Bad: The Hurricanes play twenty miles from campus in a pro stadium in front of crowds that number consistently below 25,000. Most of the national notoriety has been diminished by an inability to even win a division crown since joining the ACC in 2004. To put that into perspective, Va. Tech has four ACC crowns to its credit in the same timeframe.

Prognosis: Miami is still a good job, with the South Florida advantages for recruiting. But before anyone starts to put a national championship as an expectation, they might want to begin by just competing for an ACC Coastal crown.

6) Memphis

Good: The Tigers are coming off a 9 - 3 season under Justin Fuente and have been repositioned as a quality Group of five program. The win over Ole Miss gives them some recruiting ammunition over some SEC schools and the right person could continue to build on the momentum. Fuente's move to Va. Tech also makes it possible for someone else to use the job as a stepping stone to a bigger program.

Bad: Fuente put Memphis on the map again, but it's not a guarantee that the next coach will be able to keep them there. Before the current coaching staff, the Tigers were routinely drilled by not just Big Five Teams, but those in the same or lesser conferences. And let's face it, Memphis is and always will be a basketball school.

Prognosis: This is probably a good job for a high profile coordinator to cut his teeth as a head coach, have some success and move on. The Liberty Bowl, while famous, is outdated and not one of the better facilities in college football. But Fuente had success, and so can someone else.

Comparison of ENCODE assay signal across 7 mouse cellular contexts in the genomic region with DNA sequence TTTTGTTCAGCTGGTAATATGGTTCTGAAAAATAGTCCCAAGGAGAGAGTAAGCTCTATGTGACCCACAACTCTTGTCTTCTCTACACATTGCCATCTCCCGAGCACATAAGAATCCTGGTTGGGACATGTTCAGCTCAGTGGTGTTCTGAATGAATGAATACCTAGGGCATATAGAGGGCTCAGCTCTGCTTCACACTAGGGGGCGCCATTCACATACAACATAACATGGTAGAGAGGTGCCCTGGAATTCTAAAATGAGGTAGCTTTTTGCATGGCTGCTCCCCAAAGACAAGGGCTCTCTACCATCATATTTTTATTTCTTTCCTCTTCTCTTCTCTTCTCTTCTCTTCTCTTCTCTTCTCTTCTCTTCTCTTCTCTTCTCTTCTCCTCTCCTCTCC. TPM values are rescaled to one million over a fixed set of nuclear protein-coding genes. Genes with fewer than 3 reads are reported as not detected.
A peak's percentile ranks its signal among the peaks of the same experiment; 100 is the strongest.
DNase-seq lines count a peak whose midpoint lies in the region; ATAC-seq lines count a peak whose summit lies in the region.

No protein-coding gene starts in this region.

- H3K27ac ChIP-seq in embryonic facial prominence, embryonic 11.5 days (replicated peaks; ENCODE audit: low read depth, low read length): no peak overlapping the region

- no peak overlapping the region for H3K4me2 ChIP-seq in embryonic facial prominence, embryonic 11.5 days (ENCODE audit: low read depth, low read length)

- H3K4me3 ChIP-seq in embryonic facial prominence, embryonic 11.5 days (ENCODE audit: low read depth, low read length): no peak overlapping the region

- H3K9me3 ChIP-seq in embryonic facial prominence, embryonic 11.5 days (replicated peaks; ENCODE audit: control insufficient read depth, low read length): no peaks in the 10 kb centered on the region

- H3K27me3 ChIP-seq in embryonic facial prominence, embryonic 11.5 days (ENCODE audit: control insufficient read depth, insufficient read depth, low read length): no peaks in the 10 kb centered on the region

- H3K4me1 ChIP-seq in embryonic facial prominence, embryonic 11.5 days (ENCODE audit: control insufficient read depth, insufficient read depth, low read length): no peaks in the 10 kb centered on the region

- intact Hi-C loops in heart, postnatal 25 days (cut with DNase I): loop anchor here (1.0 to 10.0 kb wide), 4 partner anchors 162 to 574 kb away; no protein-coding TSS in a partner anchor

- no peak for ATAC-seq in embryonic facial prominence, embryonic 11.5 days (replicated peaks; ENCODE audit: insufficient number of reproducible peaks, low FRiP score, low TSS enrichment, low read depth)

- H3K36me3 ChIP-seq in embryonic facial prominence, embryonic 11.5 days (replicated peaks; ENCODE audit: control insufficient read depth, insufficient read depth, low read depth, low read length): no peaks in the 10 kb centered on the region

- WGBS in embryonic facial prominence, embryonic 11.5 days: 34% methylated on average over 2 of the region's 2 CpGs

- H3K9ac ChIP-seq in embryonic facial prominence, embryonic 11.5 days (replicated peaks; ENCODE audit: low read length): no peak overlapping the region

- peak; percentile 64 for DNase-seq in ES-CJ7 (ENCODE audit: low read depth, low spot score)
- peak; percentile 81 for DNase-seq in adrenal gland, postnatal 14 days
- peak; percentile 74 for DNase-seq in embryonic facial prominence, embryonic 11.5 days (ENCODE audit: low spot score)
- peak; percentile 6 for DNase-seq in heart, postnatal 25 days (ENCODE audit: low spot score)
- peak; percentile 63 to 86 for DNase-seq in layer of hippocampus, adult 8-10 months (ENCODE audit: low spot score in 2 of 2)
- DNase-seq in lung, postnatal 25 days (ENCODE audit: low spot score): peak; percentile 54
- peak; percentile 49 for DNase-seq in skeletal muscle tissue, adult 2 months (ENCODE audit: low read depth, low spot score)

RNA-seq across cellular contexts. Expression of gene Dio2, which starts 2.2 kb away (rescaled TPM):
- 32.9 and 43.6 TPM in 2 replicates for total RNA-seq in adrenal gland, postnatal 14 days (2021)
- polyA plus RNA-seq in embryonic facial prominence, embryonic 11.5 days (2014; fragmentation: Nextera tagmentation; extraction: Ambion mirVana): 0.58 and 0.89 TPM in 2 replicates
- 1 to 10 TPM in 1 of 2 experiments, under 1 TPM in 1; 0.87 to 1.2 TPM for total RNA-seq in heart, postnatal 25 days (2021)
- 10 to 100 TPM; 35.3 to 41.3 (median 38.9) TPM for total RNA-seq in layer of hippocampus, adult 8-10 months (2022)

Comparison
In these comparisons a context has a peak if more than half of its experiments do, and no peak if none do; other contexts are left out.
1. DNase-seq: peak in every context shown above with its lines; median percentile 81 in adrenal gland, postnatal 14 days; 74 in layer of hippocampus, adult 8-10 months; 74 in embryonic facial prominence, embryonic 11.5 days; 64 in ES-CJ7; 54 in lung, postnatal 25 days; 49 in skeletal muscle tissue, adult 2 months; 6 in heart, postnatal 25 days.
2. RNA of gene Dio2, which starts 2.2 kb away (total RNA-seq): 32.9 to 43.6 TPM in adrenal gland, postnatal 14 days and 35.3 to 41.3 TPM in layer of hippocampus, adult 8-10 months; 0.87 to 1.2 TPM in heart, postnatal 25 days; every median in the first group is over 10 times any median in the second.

7) Toledo

Good: I'm a big fan of the MAC, so I've elevated this job above where most experts place it. The conference is a great place for coaches to begin their careers, having to face quality non-conference and MAC opponents week in and week out. Toledo defeated Arkansas this season, and before running out of steam down the stretch, had an excellent chance at a New Years Six bowl appearance.

Bad: While I'm a MAC fan, a lot of people aren't and many coaches will not have this job on their list. Toledo will never compete for a national championship and larger programs will have more cache.

Prognosis: Like Memphis, it's a great stepping stone program, as long as a coach can have some success. After all, the last guy at Toledo just took over at Big 12 member Iowa State. Okay, not the best job in the world, but at least they moved to a Big Five conference program.

8) Syracuse